We started a small project this weekend to slice the head off our Matucana Madisoniorum. We first got it in March 2019 and on the right is how it looks right in July 2020. This is one of our first few cacti and we made a lot of mistakes growing it. Beheading it gives us a second chance to right our wrongs by growing it hard.
Why our Matucana etiolated
We scratched our heads to understand why the Matucana etiolated to this extent even though we gave it six hours of direct afternoon sun daily. At first, we thought the pot was too small so we re-potted into a deeper and wider pot. It continued to grow taller. Then, we suspected that it did not have enough nutrition so we watered and fertilized a little more. Little did we know that our actions actually fueled the cactus to grow even taller. When plants etiolate, the reason that usually comes to mind is due to a lack of light. However, one seasoned grower shared that cacti also etiolate when we over-water, over-fertilize and give too much sun when the roots are not yet established. It made a lot of sense as we also have other cactus that exhibited the same behaviour (growing tall without fattening up) when we directly pot them without roots in fully organic soil.
Growing cacti hard
Matucanas are found in the wild along slopes in canyons of the Río Marañón (Peru)  They grow on the dry ground hidden among the other vegetation. The region gets as little as 162mm  of rainfall annually. In comparison to where we live, we got around 233mm of rainfall in June 2020 alone. Unlike us, the grower grew his Matucana in conditions similar to how they are found in nature, using a media that is highly inorganic and watering only when the plant looks slightly shriveled. Because the Matucana is mainly made up of water (as you will see later), effectively, he watered it less than once a month.
Beheading cacti to regrow
It is too late for us to try to water our Matucana less as it has already grown into this columnar shape and will never go back to that cute globular ball. What we can do is try to start afresh by chopping off the growing parts (meristem) of the plant and try to root it.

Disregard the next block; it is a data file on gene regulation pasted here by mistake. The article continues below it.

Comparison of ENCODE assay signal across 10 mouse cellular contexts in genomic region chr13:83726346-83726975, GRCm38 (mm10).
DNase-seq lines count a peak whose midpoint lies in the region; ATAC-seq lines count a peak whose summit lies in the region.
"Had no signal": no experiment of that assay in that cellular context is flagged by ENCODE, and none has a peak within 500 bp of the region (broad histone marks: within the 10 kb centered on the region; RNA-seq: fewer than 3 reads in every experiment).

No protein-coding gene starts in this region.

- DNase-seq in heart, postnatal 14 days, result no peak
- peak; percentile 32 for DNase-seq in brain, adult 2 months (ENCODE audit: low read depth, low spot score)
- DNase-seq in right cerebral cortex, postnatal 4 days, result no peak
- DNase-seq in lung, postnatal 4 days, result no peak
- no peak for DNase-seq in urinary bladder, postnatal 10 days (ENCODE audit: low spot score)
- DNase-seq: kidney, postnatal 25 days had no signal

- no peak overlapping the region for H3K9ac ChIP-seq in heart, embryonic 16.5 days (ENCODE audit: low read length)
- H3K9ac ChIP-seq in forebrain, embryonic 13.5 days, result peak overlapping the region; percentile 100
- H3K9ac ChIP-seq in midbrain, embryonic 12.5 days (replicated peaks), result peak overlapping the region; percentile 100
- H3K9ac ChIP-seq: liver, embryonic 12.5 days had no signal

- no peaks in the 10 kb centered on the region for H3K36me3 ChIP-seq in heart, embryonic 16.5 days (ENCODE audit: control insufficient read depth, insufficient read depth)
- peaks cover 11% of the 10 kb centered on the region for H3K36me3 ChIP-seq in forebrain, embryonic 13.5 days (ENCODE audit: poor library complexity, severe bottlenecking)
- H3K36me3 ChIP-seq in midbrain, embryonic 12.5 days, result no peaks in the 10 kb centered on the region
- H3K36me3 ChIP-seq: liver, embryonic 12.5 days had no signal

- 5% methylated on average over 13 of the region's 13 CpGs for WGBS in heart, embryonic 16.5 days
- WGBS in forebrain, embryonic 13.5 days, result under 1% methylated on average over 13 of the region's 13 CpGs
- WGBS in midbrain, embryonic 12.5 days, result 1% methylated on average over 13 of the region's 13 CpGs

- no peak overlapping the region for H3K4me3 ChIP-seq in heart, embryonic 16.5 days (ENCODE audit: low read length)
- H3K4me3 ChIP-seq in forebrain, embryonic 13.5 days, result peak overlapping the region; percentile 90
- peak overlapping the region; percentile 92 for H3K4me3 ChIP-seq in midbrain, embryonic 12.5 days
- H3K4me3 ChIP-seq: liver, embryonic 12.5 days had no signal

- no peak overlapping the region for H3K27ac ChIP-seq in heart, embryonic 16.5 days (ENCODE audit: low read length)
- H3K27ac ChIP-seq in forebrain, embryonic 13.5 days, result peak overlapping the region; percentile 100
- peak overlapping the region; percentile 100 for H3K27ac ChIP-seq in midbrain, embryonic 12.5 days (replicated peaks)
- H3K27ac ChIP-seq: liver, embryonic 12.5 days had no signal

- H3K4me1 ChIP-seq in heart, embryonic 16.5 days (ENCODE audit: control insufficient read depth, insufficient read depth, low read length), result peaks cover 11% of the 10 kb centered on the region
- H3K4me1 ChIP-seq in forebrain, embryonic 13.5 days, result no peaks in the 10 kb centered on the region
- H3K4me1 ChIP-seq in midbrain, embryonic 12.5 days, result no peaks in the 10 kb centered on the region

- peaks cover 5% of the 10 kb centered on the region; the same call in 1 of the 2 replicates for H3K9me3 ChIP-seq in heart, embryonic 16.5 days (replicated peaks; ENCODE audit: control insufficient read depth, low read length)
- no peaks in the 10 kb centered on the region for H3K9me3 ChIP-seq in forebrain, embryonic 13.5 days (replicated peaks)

First, we prepare our tools.
- A sharp and clean blade – I switch a new blade every time I’m cutting up my plants for grafting
- A sterilizer for the blade – I used Hydrogen Peroxide but Isopropyl Alcohol works too
A single cut splits the cacti into two. It does not have a woody stem like the Hylocereus Undatus (Dragon fruit) so its really easy for the blade to go through. Looking at the fleshly stem, you can now understand why the plant can survive weeks without water.
For the top part, we want to root it so that it can regrow. I dabbed it with a layer of rooting powder to help with the drying process and prevent fungus infection. Afterwhich I leave it with the wound facing upwards for a few days until it totally calluses over. Finally, I will flip it right side up to get it to root.
For the lower part, I could leave it and see if it will pup from the areoles (the white spots where the flowers grow from). However, I decided to try my luck and graft a few seedlings along the main vessel. I chose some Harrisa Jusbertii babies from my seedling tray and quickly stuck them on.
That’s all for our weekend project. Excited to see how this will turn out.
Update – 1 August 2020
The wound looks like it is callousing over. There doesn’t seem to be any rotting areas. I left it facing down on some slightly wet stones so that the darkness can induce some roots. I used Kanuma since we have it already prepared as a spot to root plants. The grafts doesn’t seem to be moving but also doesn’t seem to be dying so I take that as a win. Will have to check back the photos in the future to see if there is any growth at all.